I recently took a short trip home to Wisconsin to visit my family, and I rented a car for a few days. I’ve done this a few times for trips home, and I’m always a little perplexed by one question at the rental counter: “Would you like to buy our collision coverage?”
In the past, I’ve usually ended up buying the coverage. But before this trip, I started to wonder whether I really needed it. Collision coverage is an extra expense on top of the daily rental rate and gas, and it’s not cheap. So I looked into it to see if I could go without the coverage. As it turns out, you might be doubling up on collision coverage you already have when you purchase a rental-car protection package. You may already have coverage through:
- Your own car-insurance policy. If you already have collision coverage through your personal car-insurance plan, you probably don’t need to pay extra for the collision coverage the rental-car agency offers. Not sure what your policy covers? Give your insurer a call and ask for details about how your coverage would apply to a rental car.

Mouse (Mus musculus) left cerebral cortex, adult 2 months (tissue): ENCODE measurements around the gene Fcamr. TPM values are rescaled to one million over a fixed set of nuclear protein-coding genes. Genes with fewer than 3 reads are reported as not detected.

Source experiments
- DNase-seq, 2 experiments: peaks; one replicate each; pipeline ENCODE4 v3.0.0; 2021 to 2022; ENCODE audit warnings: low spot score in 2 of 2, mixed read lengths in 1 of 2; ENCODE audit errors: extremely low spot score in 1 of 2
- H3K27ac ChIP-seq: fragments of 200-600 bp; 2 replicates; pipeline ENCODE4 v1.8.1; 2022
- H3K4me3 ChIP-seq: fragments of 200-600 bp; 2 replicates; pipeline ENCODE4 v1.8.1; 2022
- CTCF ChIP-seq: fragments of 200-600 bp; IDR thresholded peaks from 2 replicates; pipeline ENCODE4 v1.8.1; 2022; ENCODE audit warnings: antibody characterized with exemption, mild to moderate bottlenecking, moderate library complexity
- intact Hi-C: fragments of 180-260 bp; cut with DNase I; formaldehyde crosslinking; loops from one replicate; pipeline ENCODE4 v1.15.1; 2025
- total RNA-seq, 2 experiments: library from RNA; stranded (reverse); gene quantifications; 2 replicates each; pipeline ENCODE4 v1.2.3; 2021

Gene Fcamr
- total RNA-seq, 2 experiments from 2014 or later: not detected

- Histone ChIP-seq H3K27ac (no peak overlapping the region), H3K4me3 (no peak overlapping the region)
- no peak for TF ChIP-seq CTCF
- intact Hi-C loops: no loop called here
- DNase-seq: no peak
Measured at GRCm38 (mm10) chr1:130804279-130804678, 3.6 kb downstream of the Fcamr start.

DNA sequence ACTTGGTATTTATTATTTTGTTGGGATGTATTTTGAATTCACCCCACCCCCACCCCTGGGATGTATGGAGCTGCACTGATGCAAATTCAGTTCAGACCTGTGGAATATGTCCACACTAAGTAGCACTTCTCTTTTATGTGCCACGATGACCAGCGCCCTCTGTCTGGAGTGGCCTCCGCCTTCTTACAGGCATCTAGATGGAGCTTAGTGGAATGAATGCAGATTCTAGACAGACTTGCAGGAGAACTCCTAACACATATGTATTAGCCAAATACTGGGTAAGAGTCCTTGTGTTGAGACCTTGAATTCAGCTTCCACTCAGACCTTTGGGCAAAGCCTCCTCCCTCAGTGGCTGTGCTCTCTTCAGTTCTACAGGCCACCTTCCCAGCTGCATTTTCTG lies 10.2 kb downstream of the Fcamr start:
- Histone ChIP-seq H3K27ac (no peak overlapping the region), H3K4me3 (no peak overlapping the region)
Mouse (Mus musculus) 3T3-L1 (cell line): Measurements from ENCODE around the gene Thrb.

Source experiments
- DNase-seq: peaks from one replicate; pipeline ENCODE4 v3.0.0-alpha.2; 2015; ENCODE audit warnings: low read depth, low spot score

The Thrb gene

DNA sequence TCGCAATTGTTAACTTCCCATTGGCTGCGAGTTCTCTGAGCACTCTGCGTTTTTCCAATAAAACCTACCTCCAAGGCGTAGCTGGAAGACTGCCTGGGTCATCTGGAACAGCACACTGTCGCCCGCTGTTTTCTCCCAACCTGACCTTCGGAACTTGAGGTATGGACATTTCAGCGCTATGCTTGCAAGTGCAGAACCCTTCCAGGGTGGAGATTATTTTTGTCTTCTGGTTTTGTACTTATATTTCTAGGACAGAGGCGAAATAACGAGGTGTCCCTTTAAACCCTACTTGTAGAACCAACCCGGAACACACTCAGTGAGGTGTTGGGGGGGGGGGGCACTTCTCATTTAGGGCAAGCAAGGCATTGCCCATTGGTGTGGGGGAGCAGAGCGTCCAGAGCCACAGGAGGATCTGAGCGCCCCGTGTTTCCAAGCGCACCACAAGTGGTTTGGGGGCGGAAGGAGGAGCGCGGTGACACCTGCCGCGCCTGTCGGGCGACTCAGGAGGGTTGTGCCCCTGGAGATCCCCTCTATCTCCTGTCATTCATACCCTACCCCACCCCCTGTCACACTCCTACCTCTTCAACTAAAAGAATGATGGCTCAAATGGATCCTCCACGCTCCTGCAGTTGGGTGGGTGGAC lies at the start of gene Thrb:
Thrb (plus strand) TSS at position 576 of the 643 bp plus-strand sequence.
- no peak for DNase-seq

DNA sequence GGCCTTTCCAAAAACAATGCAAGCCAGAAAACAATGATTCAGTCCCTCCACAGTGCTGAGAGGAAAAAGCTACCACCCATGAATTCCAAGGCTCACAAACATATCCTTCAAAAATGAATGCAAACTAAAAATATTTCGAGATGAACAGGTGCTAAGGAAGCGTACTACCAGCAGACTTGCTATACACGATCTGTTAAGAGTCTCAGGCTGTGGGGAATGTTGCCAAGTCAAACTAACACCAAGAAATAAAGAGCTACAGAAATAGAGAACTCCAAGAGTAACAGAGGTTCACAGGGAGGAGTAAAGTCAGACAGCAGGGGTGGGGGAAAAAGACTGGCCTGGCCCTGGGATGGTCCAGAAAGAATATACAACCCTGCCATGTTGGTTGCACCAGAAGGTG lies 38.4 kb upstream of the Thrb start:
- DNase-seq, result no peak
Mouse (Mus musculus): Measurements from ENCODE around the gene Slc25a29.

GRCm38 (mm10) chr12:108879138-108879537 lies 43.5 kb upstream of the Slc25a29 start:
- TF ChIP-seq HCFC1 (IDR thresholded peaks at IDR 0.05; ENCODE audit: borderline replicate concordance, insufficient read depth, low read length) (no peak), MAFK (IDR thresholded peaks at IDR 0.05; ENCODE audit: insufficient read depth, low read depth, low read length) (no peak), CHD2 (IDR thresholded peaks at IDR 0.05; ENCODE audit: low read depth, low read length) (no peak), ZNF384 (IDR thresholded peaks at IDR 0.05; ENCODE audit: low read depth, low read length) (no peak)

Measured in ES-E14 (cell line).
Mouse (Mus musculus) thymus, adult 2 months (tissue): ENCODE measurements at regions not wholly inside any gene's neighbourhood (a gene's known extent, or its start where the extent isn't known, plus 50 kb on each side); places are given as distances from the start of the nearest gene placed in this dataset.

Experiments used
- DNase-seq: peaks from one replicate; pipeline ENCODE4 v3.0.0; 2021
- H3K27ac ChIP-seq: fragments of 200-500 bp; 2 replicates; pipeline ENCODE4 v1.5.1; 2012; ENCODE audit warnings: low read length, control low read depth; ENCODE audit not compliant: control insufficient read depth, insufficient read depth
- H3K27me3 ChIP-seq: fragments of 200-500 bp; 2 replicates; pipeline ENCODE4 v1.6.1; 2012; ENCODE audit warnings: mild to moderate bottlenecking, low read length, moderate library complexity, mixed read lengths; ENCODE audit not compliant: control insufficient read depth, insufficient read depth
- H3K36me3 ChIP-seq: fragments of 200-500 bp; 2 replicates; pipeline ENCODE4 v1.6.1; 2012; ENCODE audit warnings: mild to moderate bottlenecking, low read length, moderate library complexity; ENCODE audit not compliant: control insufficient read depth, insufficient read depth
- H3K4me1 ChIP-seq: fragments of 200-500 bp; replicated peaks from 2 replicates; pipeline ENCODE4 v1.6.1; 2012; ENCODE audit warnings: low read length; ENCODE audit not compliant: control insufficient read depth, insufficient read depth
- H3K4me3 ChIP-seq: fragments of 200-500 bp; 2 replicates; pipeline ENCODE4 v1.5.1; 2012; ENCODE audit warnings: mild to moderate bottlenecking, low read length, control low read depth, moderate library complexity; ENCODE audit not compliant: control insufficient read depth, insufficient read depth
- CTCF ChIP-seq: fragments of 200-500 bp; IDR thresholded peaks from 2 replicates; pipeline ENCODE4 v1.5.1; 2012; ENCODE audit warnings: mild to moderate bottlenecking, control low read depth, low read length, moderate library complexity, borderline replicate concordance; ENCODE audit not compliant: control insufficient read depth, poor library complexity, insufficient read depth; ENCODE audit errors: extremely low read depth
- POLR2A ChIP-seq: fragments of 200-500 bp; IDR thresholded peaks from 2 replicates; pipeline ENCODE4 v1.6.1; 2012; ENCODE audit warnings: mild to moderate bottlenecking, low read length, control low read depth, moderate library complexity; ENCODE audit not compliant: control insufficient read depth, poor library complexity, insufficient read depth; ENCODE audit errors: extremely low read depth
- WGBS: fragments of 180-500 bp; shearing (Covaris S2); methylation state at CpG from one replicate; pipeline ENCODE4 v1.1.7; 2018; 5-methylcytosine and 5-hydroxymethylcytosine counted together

- Your credit card. Many credit card companies offer rental-car insurance to cardholders. However, you may need to have a higher-tier credit card to access this service. Call your credit card company to find out if they provide insurance and if you qualify. And if you’re looking for a card with this benefit, check the options at your credit union first. You’ll likely find the best credit card deal there.
- Your homeowners insurance policy. In some cases, you may even have rental-car coverage through your homeowners insurance plan. You often can extend your liability when you’re not at home. Again, check with your homeowners insurance provider, since options vary from plan to plan.
Do you have other suggestions for alternatives to purchasing expensive rental-car collision coverage? Share your knowledge in the comments.